Outside of Alaska, Joslin was a tireless advocate for the territory and its potential. In 1911, Joslin and other development-minded Alaska advocates formed the Alaska Club in Seattle, Washington, to lobby the federal government to help the remote territory. Building a transportation system in Alaska was an urgent need, and the group lobbied for a bill in Congress that would enable the federal government to build a trunk line railroad from Seward to the Yukon River, about 500 miles. If the government laid 500 miles of track, Joslin was confident he could add another 500 to 1,000 miles to the railroad. Government assistance was necessary to his plans. "We need many things in Alaska," he said. "We need a local government there; we need the mining laws amended; but we need, most of all, 2,000 miles, at least, of railroads. ... I believe it is impossible to build the first trunk lines in Alaska by private enterprise and make them commercially successful." (47) Joslin judged a railroad to Interior Alaska no less important to the country than the Panama Canal.

In Seattle, Joslin spent a great deal of time lobbying Congress to obtain legislation beneficial to Alaska. He organized and was the first president of the Arctic Club, and was a member of the Seattle Gold and Country Club, Broadmoor, Alaska-Yukon Pioneers, Arctic Brotherhood, Mining Club of Seattle and the Masonic Lodge. (48) The Alaska Club was open to former residents of the territory and devoted to pressuring Congress to grant home rule status and to fight the withdrawal of coal-bearing lands in the territory. The club claimed a membership of more than 1,200 in 1911. Its motto was "Develop Alaska ... because what benefits Alaska will benefit Seattle." (49)

On February 28, 1911, Joslin address the Seattle Chamber of Commerce, urging the group to work with the Fairbanks Chamber of Commerce to help promote the Tanana Valley. The influx of settlers to the Tanana Valley he had expected the richness of the area to attract had not materialized. He blamed the lack of a railroad from Interior Alaska to the Lower 48, and asked the Seattle group to help advertise the Tanana Valley's potential. "We do not want a stampede," Joslin said, "but we do need a steady immigration of substantial workmen and settlers as rapidly as they can be absorbed." (50) He estimated the area could take up to 5,000 new settlers a year.

Joslin said the Alaska gold output had reached $19 million, but it should have been $30 million if enough manpower had been available to work the claims. "In time, the vast Tanana territory should produce from $50,000,000 to $100,000,000 per year in gold," Joslin told the Seattle group. "In addition to this resource, it is a region agriculturally as vast as the Ohio Valley and would support, when developed," 500,000 people, even if there were no gold." (51)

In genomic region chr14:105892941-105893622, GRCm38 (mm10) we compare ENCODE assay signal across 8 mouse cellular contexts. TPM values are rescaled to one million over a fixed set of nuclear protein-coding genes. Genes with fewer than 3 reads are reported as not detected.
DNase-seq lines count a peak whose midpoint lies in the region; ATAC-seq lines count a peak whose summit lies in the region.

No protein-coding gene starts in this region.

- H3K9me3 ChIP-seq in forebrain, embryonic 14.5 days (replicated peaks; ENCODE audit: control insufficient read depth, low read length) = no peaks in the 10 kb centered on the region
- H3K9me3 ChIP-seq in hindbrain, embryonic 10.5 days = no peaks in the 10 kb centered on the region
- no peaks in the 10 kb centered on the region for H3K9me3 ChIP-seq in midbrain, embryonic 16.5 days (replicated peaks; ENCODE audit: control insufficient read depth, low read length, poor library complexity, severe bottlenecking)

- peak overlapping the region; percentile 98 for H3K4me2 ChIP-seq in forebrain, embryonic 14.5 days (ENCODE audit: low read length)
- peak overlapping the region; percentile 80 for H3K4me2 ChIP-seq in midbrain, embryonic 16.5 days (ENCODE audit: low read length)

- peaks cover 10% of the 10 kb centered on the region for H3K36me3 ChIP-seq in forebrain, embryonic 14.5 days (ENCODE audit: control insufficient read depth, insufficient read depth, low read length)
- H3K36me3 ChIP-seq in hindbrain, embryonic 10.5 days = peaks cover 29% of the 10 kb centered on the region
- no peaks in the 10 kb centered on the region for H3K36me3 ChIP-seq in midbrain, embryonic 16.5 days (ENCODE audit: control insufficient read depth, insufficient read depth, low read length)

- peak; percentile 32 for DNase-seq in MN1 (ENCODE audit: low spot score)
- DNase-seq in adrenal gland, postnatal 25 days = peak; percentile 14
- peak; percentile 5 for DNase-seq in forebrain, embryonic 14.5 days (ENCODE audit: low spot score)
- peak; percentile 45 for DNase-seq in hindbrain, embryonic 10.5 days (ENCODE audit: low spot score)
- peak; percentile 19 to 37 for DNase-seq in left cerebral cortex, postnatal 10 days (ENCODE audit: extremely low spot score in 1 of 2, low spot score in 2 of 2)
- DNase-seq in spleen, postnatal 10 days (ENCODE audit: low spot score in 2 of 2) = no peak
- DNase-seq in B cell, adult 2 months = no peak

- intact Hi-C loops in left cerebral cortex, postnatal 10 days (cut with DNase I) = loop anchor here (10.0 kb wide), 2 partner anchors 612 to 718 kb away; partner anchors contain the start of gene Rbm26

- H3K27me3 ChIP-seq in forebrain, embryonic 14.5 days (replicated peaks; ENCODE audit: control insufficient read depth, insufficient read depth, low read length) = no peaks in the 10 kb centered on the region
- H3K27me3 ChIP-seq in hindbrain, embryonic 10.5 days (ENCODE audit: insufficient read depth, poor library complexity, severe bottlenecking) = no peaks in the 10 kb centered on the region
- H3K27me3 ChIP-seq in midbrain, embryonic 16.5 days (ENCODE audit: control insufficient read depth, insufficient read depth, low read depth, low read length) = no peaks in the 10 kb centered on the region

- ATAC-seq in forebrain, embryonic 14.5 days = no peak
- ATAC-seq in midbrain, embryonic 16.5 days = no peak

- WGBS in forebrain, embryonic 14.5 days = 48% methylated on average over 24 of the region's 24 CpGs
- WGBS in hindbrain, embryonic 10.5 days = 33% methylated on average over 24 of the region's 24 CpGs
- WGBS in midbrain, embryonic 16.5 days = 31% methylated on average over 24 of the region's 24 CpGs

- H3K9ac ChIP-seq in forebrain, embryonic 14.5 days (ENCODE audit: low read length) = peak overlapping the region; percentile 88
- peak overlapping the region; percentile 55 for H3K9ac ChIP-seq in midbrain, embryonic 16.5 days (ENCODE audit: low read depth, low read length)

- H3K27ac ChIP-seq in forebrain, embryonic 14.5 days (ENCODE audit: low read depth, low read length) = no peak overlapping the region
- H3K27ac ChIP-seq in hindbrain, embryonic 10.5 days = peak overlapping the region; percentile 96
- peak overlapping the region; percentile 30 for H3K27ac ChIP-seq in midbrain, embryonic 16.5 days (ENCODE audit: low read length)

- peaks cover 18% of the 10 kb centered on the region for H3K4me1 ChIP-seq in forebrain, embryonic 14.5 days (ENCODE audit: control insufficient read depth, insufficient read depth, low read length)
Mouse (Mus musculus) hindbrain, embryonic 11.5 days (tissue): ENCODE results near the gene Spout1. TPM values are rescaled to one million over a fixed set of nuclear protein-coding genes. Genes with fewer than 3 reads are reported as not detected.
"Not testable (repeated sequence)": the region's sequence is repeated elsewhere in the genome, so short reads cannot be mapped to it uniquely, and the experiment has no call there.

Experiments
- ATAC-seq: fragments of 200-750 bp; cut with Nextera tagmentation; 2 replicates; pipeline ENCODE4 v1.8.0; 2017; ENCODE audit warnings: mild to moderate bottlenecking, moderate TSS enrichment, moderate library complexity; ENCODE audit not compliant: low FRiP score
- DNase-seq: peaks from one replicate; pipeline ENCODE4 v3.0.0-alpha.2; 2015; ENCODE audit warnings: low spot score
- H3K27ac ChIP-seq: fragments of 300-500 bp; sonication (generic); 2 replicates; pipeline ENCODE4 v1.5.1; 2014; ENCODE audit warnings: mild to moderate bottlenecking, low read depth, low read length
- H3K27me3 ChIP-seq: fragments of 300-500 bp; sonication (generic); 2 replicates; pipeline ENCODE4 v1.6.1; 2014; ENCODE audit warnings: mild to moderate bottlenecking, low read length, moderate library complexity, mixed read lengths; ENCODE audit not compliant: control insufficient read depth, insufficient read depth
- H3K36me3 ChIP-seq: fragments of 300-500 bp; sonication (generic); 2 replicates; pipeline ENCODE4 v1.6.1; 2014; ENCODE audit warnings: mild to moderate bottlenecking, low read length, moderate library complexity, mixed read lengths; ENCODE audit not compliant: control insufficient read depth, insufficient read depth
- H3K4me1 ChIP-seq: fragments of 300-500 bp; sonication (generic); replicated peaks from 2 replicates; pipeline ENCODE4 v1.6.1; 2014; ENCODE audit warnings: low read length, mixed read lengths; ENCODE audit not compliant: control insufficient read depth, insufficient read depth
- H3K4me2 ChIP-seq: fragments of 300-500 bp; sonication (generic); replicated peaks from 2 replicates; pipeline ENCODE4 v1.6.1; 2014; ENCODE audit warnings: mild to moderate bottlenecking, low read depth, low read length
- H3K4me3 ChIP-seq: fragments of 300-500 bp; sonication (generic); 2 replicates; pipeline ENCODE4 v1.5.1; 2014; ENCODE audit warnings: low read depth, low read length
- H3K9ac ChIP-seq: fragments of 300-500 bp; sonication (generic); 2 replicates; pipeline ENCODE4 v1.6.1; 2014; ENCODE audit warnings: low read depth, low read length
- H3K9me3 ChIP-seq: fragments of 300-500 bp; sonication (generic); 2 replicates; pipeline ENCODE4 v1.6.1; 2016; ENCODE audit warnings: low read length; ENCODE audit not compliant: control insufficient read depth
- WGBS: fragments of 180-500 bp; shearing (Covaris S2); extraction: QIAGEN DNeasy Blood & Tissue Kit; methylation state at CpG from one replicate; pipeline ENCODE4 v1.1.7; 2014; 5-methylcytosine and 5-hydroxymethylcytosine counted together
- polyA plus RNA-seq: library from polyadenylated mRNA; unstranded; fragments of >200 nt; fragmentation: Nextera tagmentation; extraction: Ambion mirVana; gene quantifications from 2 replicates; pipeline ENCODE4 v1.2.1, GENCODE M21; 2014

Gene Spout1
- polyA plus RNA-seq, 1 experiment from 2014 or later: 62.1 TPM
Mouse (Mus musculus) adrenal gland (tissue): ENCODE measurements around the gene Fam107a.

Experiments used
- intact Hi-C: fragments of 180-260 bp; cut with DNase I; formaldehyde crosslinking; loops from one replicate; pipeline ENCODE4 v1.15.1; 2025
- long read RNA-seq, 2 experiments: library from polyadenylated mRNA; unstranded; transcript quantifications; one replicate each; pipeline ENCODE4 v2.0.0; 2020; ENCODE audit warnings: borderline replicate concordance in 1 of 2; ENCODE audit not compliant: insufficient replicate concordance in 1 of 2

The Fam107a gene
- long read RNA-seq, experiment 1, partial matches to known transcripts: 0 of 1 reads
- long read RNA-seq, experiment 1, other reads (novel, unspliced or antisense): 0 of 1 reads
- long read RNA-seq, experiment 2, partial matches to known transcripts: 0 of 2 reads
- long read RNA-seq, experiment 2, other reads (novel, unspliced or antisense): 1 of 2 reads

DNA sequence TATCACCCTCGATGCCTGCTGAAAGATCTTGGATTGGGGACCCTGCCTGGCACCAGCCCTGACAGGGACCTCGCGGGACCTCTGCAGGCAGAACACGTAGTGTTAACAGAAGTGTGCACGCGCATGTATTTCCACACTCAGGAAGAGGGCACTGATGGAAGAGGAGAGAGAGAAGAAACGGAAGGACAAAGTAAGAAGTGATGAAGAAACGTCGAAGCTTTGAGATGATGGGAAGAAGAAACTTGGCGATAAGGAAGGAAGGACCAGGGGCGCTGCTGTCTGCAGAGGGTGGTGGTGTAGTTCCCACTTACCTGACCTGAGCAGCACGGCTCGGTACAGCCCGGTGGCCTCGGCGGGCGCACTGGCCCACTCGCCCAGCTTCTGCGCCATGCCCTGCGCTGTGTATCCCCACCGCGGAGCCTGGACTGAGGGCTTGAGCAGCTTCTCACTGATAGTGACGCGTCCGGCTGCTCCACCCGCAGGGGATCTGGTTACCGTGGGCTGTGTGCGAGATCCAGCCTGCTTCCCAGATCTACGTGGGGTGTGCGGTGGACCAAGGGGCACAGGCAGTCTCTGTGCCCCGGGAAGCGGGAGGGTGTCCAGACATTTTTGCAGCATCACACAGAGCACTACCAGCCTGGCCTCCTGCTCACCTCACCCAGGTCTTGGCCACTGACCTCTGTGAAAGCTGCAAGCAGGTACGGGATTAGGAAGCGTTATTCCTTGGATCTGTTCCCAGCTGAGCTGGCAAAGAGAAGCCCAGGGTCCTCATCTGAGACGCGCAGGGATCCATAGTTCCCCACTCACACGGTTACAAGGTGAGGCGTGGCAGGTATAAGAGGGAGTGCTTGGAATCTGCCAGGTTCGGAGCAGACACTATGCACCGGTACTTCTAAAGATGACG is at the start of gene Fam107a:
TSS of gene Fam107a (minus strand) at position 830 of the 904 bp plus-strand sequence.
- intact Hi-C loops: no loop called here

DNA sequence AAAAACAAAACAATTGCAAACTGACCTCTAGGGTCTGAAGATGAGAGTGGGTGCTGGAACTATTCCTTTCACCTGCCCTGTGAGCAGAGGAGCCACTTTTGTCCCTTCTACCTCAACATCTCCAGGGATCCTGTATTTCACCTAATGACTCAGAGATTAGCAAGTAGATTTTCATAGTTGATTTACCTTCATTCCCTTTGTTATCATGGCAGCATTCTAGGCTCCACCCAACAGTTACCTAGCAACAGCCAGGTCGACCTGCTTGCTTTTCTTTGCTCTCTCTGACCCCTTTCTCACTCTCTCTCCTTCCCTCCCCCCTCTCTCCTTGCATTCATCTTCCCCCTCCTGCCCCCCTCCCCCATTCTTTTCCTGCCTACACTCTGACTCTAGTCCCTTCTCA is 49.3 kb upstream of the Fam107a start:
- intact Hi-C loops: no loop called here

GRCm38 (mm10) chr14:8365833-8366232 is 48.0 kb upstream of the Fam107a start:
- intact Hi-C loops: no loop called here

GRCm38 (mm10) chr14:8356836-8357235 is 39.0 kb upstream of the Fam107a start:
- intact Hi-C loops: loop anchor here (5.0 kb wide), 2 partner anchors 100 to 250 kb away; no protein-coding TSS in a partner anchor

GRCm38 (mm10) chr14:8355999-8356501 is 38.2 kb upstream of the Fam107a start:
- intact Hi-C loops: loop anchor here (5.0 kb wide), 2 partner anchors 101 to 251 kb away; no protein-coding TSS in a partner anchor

Prospects farther west

In 1909, prospectors discovered placer gold in Otter Creek in the Iditarod District. Joslin was anxious to leave Fairbanks. "I have got the fever bad and wish I had gone down there this summer instead of staying around here with this dying proposition." (52) Joslin was already focused on his next big venture, a wireless telegraph in the new mining camp at Iditarod. The Alaska Wireless Telegraph Co. was operational in July 1911, and Joslin's newest enterprise pleased him. The telegraph cleared about $70 per day profits by August. (53) By the following year, Joslin was crowing about his good fortune. "Honey, it's good not to be broke and have to depend on a salary and its continuance for the necessities of life." (54) He later sold the company to the government.

New enterprises

In 1914, Congress approved a coal lands leasing amendment. Joslin secured interests in the Bering River coal deposits and the nearby Katalla oil fields on the Gulf of Alaska between Cordova and Cape Yakatag. The summer of 1916 was a busy one for Joslin. He wrote contracts for the Ryan Lode gold properties and secured $255,000 on three prospects before he left town. By November, he was in Cordova working on the Katalla deal, and hoping for Wickersham's defeat as Alaska's delegate to Congress. He had delayed the Katalla prospects while settling the Ryan Lode contracts, but as the oil company earned $2,000 per month and was "capable of doing much better," he felt the trouble was justified. (55) "But I've got a lot of irons in the fire and I lay awake at night trying to keep them all hot." (56) The possibilities excited him and he called the coal mine "one of the biggest things in the history of Alaska and the whole Pacific coast." (57) He envisioned a railroad from the Bering River coal fields to tidewater that would supply coal to Seattle and lure industry to Alaska. (58)